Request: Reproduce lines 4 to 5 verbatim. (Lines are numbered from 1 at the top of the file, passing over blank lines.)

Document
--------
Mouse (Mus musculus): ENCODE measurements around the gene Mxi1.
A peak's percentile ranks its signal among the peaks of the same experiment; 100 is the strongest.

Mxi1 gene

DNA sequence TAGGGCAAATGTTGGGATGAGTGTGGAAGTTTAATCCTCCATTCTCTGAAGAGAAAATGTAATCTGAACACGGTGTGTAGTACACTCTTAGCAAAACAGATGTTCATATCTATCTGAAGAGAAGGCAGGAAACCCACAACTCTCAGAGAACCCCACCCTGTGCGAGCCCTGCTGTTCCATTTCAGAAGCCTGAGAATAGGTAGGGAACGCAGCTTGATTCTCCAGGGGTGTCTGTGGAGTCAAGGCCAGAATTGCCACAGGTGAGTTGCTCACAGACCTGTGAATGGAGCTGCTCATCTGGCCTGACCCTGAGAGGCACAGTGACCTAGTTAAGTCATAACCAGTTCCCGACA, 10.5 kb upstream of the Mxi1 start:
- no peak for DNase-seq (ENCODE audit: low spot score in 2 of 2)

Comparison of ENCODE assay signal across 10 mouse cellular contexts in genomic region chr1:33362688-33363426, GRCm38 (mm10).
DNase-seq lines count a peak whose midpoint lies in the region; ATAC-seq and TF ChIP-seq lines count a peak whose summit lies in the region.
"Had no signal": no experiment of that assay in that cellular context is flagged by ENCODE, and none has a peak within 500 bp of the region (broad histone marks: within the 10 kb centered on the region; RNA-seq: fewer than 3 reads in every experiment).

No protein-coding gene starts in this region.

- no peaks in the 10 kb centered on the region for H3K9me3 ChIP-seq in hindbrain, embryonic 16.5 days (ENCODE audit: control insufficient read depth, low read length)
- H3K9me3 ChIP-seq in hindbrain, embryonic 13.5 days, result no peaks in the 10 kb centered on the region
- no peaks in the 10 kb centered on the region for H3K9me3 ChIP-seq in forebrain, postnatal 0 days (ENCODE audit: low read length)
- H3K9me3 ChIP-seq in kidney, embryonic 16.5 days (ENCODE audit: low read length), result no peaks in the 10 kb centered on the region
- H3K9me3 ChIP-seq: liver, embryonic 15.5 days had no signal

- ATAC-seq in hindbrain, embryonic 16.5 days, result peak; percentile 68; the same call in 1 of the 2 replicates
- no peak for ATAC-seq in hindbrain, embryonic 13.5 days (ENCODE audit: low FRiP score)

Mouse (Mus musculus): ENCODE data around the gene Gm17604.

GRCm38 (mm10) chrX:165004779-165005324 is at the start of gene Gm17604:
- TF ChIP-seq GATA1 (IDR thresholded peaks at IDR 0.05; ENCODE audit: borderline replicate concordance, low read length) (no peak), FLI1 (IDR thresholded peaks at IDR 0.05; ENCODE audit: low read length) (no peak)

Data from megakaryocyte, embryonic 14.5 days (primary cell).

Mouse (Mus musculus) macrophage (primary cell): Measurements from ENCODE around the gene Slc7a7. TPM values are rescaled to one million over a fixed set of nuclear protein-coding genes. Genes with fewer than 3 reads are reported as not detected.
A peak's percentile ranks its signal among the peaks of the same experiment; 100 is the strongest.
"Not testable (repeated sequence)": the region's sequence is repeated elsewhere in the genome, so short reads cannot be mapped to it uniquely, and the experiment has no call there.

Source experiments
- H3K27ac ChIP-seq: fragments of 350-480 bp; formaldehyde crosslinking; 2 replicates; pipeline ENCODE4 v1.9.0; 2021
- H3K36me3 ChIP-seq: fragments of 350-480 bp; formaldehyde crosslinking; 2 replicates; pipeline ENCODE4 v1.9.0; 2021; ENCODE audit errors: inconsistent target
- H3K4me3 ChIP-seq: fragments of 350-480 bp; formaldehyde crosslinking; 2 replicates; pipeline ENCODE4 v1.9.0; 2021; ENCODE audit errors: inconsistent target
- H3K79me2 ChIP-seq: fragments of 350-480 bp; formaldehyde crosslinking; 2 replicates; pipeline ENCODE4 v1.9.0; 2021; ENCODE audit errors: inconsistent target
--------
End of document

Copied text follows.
DNA sequence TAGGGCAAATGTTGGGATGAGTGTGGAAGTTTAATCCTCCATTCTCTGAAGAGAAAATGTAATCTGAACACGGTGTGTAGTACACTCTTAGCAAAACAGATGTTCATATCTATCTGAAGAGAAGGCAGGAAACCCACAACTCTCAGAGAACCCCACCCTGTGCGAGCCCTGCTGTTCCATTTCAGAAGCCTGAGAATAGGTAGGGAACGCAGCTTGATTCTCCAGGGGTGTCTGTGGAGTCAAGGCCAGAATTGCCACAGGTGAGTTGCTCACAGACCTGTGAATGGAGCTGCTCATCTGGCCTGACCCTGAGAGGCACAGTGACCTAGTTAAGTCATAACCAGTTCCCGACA, 10.5 kb upstream of the Mxi1 start:
- no peak for DNase-seq (ENCODE audit: low spot score in 2 of 2)